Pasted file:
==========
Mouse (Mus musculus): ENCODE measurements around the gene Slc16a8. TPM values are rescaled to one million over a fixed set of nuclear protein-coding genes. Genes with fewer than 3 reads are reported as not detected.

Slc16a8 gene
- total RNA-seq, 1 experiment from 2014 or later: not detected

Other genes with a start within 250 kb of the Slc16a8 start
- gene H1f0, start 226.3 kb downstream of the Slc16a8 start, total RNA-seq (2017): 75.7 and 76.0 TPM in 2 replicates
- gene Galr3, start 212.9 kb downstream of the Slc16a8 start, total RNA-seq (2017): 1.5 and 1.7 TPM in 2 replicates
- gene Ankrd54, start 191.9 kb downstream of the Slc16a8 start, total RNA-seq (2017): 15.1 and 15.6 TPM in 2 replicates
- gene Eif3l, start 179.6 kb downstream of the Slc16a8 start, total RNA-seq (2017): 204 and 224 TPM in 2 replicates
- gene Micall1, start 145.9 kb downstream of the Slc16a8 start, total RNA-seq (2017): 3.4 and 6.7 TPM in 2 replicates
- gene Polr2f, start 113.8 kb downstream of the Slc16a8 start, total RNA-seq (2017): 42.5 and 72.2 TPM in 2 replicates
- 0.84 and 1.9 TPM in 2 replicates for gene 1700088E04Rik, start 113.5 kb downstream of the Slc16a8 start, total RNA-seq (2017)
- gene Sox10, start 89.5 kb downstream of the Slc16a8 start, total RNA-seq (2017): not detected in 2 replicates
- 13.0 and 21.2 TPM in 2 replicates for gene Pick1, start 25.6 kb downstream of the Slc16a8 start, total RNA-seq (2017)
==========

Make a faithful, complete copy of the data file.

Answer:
Mouse (Mus musculus): ENCODE measurements around the gene Slc16a8. TPM values are rescaled to one million over a fixed set of nuclear protein-coding genes. Genes with fewer than 3 reads are reported as not detected.

Slc16a8 gene
- total RNA-seq, 1 experiment from 2014 or later: not detected

Other genes with a start within 250 kb of the Slc16a8 start
- gene H1f0, start 226.3 kb downstream of the Slc16a8 start, total RNA-seq (2017): 75.7 and 76.0 TPM in 2 replicates
- gene Galr3, start 212.9 kb downstream of the Slc16a8 start, total RNA-seq (2017): 1.5 and 1.7 TPM in 2 replicates
- gene Ankrd54, start 191.9 kb downstream of the Slc16a8 start, total RNA-seq (2017): 15.1 and 15.6 TPM in 2 replicates
- gene Eif3l, start 179.6 kb downstream of the Slc16a8 start, total RNA-seq (2017): 204 and 224 TPM in 2 replicates
- gene Micall1, start 145.9 kb downstream of the Slc16a8 start, total RNA-seq (2017): 3.4 and 6.7 TPM in 2 replicates
- gene Polr2f, start 113.8 kb downstream of the Slc16a8 start, total RNA-seq (2017): 42.5 and 72.2 TPM in 2 replicates
- 0.84 and 1.9 TPM in 2 replicates for gene 1700088E04Rik, start 113.5 kb downstream of the Slc16a8 start, total RNA-seq (2017)
- gene Sox10, start 89.5 kb downstream of the Slc16a8 start, total RNA-seq (2017): not detected in 2 replicates
- 13.0 and 21.2 TPM in 2 replicates for gene Pick1, start 25.6 kb downstream of the Slc16a8 start, total RNA-seq (2017)